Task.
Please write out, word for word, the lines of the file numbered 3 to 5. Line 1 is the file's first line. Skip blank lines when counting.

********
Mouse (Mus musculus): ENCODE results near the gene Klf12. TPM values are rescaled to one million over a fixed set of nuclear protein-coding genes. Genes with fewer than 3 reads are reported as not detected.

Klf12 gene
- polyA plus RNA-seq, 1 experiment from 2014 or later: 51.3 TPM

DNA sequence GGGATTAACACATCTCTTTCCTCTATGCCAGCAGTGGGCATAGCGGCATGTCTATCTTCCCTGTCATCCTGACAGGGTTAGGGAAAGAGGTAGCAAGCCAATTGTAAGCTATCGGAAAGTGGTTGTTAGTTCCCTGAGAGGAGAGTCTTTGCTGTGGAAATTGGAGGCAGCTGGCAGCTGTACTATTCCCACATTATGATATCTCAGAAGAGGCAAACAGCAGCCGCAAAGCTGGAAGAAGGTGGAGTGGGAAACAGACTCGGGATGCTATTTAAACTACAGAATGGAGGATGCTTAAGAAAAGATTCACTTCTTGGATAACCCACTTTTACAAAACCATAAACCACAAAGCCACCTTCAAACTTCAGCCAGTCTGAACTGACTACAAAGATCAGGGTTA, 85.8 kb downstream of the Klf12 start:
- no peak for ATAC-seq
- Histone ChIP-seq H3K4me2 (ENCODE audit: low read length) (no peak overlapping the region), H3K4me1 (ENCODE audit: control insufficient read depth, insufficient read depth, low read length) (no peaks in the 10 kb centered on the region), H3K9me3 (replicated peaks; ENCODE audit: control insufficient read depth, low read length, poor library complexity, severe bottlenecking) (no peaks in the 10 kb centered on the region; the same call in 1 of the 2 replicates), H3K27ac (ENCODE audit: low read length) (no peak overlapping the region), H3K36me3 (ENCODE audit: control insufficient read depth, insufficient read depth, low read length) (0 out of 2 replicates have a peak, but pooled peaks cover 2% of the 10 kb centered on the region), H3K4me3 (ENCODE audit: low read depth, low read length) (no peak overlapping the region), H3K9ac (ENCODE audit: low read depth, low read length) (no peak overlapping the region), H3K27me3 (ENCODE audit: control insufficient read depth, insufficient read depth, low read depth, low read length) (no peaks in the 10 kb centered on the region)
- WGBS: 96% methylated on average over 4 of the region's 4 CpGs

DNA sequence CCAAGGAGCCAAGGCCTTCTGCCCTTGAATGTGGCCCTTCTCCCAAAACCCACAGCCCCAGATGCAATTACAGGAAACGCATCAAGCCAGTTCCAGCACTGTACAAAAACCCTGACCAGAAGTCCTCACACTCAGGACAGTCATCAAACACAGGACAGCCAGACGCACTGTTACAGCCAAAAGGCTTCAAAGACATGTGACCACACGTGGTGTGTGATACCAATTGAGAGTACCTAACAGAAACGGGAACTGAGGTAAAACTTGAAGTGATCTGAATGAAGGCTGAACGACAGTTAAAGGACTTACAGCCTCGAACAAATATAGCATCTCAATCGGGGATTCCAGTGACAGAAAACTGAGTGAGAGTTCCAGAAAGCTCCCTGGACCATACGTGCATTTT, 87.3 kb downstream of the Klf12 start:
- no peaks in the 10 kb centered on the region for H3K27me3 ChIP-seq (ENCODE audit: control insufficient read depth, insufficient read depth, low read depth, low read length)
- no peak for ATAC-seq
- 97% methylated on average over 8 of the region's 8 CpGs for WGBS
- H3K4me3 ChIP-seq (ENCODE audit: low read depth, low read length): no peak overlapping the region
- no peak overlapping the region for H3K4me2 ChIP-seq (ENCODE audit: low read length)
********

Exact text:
- polyA plus RNA-seq, 1 experiment from 2014 or later: 51.3 TPM

DNA sequence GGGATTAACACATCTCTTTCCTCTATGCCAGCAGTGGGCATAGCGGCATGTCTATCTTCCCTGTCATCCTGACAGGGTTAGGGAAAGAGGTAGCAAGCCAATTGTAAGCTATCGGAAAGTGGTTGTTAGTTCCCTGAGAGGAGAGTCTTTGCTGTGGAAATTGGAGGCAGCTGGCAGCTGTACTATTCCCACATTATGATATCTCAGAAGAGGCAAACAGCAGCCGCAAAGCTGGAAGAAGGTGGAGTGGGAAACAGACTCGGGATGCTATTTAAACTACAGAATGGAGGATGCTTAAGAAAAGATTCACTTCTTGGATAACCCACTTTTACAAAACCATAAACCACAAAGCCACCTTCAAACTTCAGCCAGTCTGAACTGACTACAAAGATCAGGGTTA, 85.8 kb downstream of the Klf12 start:
- no peak for ATAC-seq